Holiday deliveries show continued forward progress
2015 holiday season deliveries saw solid forward momentum and efficiency.
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With the 2015 holiday season now officially history, it is time to take a look at how holiday deliveries went.
One thing that is abundantly clear is that home delivery activity, which continues to grow in terms of volume and demand, is never really out of season, given consumers’ ever-growing appetite and desire for goods to be delivered to their doorsteps….now.
In the interest of full disclosure, I order plenty of things online, especially during the holiday season, but I am pretty patient as I endeavor to place my online orders by December 15 at the latest to ensure that I am receiving what I ordered in advance of December 25. But not all people share that strategy to be sure and that is often where trouble and angst arrives among both consumers and express delivery providers.
The thing is, though, that the tension appears to be subsiding somewhat, especially when one compares what happened in 2013 to this past holiday season of 2015, which just concluded.
Taking a quick look back at the 2013 holiday season, it is fair to say there were various factors in play that impacted deliveries. And the missed deliveries and package delays from the 2013 holiday season resulted in the parcel duopoly of UPS and FedEx as well as the United States Postal Service (USPS) caught in the cross-fire, with these unprecedented events happening for various reasons, including: fewer shopping and delivery days due to the calendar, the winter weather, and marketing promotions and retailers offering too close to Christmas delivery promises pushing the limits of a stressed and challenged system.
But sill the majority of packages got where they needed to go, but the late and missed ones were in the spotlight, with shippers––retailers and e-tailers–– placing blame on both UPS and FedEx, coupled with these shippers overcommitting on delivery times outside of what was actually promised by the carriers.
A year later in 2014, the carriers learned from the previous year and like a good football team read and reacted to the situation to not get burned again.
One way they improved things was by hiring more seasonal staffers, with FedEx adding more than 50,000 staffers in 2014 and 55,000 in 2015, and UPS adding 90,000 in 2014 and around the same in 2015. Along with upping staffing levels, both companies were stringent in staying in constant communication with shippers in regards to their service expectations and actual order forecasts.
While these are wise decisions to make, the fact remains that it is becoming increasingly difficult for both parcel carriers to predict and plan for the year-end volume increase,” according to Rob Martinez, president & CEO, Shipware LLC, a San Diego-based parcel consultancy
“Not only does unpredictable weather make year-end planning difficult for the parcel carriers but a sharp increase in online shopping adds to the complexity for the carriers to properly predict and prepare for peak season,” he said. “Online shopping, for the first time outpaced brick-and-mortar sales on Black Friday this year. Marketing tactics such as last minute online specials used by many eRetailers challenge the parcel carriers to have their assets properly allocated as to ensure that the spike in orders can be fulfilled; or picked up and inducted in to their delivery network.”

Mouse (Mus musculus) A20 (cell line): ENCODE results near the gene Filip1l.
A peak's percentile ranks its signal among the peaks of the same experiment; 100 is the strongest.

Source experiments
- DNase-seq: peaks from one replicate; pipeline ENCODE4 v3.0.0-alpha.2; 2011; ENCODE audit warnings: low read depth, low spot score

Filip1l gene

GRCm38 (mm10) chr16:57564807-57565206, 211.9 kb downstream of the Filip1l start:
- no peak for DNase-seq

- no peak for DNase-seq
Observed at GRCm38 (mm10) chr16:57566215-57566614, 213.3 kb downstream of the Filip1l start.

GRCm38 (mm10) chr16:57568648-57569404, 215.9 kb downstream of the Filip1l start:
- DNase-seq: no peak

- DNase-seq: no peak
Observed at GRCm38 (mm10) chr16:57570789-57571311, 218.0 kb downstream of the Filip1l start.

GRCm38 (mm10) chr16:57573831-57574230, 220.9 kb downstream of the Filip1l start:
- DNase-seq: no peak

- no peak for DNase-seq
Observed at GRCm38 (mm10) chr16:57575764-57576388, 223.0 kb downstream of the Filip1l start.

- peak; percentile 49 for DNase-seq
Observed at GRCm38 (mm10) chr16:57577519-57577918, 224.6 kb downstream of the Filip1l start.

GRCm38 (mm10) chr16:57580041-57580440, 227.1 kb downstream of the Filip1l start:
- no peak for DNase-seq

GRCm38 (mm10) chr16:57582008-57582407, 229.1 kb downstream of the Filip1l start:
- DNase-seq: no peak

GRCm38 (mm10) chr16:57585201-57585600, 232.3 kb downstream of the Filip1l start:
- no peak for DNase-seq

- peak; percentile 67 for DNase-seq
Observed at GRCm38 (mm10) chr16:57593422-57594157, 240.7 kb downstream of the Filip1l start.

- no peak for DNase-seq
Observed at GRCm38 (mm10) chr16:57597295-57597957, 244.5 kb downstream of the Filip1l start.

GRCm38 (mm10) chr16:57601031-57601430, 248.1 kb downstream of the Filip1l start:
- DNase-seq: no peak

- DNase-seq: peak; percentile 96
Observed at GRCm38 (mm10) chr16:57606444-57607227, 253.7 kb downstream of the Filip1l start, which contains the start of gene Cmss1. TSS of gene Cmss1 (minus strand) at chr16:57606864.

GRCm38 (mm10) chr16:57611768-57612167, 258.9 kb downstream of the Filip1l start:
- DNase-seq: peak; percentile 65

Even with these annual challenges, Shipware data points to 2015 being a strong year for holiday deliveries for both UPS and FedEx.
Adjusted on-time delivery performance, which adjusts for the carriers’ exclusions for weather and other service exceptions beyond their control, has inched up for each company from 2013 to 2015. During that period, UPS’s has risen from 90.65% to 95.50% to 96.10%. And for FedEx it has gone from 88.70% to 93.28% to 94.56%.
These numbers speak volumes as to the efforts the companies put into learning lessons from the past and it shows.
Hempstead Consulting President Jerry Hempstead told me 2015 holiday shipping was the smoothest it has ever been, with several things coming into play.
“There is the manipulation of the promised delivery dates for some of the services offered, where the carrier moved up by a day, the date upon which one must tender to insure delivery by Christmas,” he said. “If you go back to root causes in prior years, in particular Christmas of 2013, the issue was ice and snow and below freezing weather. Bad weather hampers the transit of line hauls to, from and between hubs, by both air and ground. Shippers also need to understand that the service guarantees are suspended during peak, so don’t expect big refunds for service failures during what may be the busiest time of your year. This years story, in my opinion, is not service, but volumes that were far in excess of the forecasts most e-tailers provided to the carriers, and therefore where any blame should reside.”
When it comes to e-commerce deliveries during the holiday season, it is clear things are continuing to both evolve and improve. And best practices continue to expand and be implemented over time, with forward progress being made each year, with the e-commerce supply chain and related deliveries continuing to develop and improve in order for all of us desktop, tablet and smartphone shoppers to be able to get our holiday gifts delivered on time.
About the AuthorJeff Berman, Group News Editor Jeff Berman is Group News Editor for Logistics Management, Modern Materials Handling, and Supply Chain Management Review. Jeff works and lives in Cape Elizabeth, Maine, where he covers all aspects of the supply chain, logistics, freight transportation, and materials handling sectors on a daily basis. Contact Jeff Berman
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